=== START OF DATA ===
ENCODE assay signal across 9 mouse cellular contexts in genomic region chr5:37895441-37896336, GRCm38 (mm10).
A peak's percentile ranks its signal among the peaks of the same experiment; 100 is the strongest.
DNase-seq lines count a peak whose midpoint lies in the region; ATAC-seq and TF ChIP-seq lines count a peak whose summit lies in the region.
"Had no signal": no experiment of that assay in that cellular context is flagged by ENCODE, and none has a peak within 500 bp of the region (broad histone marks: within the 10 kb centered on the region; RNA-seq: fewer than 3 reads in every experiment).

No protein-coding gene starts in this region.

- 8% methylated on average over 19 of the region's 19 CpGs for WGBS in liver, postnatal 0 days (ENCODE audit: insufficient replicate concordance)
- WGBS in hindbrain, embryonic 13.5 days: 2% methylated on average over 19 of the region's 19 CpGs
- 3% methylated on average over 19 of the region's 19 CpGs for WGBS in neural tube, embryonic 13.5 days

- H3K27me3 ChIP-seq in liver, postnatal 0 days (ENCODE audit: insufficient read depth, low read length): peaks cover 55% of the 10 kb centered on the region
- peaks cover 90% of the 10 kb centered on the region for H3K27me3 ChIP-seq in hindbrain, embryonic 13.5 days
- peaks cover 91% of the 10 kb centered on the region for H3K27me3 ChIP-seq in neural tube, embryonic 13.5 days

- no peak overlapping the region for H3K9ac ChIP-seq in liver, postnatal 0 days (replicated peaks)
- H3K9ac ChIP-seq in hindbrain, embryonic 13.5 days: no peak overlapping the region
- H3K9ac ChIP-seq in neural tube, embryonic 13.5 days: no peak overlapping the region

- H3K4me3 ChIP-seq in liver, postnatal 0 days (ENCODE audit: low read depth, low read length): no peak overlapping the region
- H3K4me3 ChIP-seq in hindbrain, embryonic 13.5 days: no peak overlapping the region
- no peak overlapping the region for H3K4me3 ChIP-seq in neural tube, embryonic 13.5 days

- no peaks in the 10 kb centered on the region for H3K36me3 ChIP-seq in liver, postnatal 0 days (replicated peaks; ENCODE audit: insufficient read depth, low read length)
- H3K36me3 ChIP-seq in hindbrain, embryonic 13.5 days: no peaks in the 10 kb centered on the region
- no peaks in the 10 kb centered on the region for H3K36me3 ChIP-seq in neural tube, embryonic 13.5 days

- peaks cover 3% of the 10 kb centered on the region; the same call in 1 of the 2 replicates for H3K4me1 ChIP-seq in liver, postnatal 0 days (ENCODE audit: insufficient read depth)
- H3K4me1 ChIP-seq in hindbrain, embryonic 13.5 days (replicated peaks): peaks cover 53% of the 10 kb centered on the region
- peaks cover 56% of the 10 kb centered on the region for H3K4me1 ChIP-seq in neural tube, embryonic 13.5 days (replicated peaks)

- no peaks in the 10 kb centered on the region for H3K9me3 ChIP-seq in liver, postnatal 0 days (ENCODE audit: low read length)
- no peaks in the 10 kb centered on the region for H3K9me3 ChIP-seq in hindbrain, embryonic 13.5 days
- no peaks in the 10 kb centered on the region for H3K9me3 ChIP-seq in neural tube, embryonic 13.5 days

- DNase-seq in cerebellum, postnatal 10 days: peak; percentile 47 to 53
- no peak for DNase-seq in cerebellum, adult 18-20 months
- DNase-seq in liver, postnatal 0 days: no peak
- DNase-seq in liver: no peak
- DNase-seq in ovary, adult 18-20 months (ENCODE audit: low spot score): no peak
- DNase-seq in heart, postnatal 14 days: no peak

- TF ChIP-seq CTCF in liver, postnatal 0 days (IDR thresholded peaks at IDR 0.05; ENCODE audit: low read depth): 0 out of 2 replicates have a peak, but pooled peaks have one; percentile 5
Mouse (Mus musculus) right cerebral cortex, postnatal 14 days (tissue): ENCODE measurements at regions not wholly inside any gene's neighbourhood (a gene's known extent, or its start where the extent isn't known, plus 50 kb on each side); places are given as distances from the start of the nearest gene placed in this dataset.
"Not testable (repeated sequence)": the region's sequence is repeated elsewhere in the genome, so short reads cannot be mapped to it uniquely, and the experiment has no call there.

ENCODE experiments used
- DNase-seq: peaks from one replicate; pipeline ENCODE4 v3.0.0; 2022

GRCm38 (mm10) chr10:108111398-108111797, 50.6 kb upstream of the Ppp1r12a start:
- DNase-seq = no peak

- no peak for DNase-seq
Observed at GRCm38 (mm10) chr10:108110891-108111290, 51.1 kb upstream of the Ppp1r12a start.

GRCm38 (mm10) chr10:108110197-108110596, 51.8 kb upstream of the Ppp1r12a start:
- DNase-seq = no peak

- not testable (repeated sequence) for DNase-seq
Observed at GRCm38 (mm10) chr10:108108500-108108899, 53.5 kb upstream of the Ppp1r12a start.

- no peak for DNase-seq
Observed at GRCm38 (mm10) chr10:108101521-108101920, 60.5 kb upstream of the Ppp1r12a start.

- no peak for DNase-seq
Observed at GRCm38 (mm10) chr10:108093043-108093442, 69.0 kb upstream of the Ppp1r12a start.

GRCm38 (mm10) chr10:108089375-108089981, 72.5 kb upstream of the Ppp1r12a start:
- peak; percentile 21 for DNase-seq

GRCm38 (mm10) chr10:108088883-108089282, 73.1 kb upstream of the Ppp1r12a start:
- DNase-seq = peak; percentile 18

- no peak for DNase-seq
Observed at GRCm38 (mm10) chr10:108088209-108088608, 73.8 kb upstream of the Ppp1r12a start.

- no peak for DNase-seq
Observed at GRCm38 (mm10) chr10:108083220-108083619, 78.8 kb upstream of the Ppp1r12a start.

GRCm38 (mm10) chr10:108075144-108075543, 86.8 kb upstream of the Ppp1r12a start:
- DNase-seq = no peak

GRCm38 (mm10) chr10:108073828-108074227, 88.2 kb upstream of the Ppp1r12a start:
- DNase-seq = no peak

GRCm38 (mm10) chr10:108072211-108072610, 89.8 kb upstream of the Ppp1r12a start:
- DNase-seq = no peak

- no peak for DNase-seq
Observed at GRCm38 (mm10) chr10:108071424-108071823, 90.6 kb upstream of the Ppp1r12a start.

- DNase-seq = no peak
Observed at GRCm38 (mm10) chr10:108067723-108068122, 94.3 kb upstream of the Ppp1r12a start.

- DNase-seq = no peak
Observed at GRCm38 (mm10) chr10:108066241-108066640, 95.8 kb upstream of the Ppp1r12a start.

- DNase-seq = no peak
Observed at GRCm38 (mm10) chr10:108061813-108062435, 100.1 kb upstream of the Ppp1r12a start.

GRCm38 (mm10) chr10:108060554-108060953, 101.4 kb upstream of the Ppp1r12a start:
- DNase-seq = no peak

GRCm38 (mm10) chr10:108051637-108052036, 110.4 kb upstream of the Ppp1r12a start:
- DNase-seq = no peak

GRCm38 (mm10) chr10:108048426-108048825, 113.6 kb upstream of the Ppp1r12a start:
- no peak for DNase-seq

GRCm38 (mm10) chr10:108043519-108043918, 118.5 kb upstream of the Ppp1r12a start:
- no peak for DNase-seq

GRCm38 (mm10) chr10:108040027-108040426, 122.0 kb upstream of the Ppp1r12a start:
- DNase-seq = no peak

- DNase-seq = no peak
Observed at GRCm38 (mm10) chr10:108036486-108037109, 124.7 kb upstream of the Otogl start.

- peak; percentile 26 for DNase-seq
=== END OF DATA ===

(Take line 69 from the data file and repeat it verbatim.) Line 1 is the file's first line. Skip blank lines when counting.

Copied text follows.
Observed at GRCm38 (mm10) chr10:108066241-108066640, 95.8 kb upstream of the Ppp1r12a start.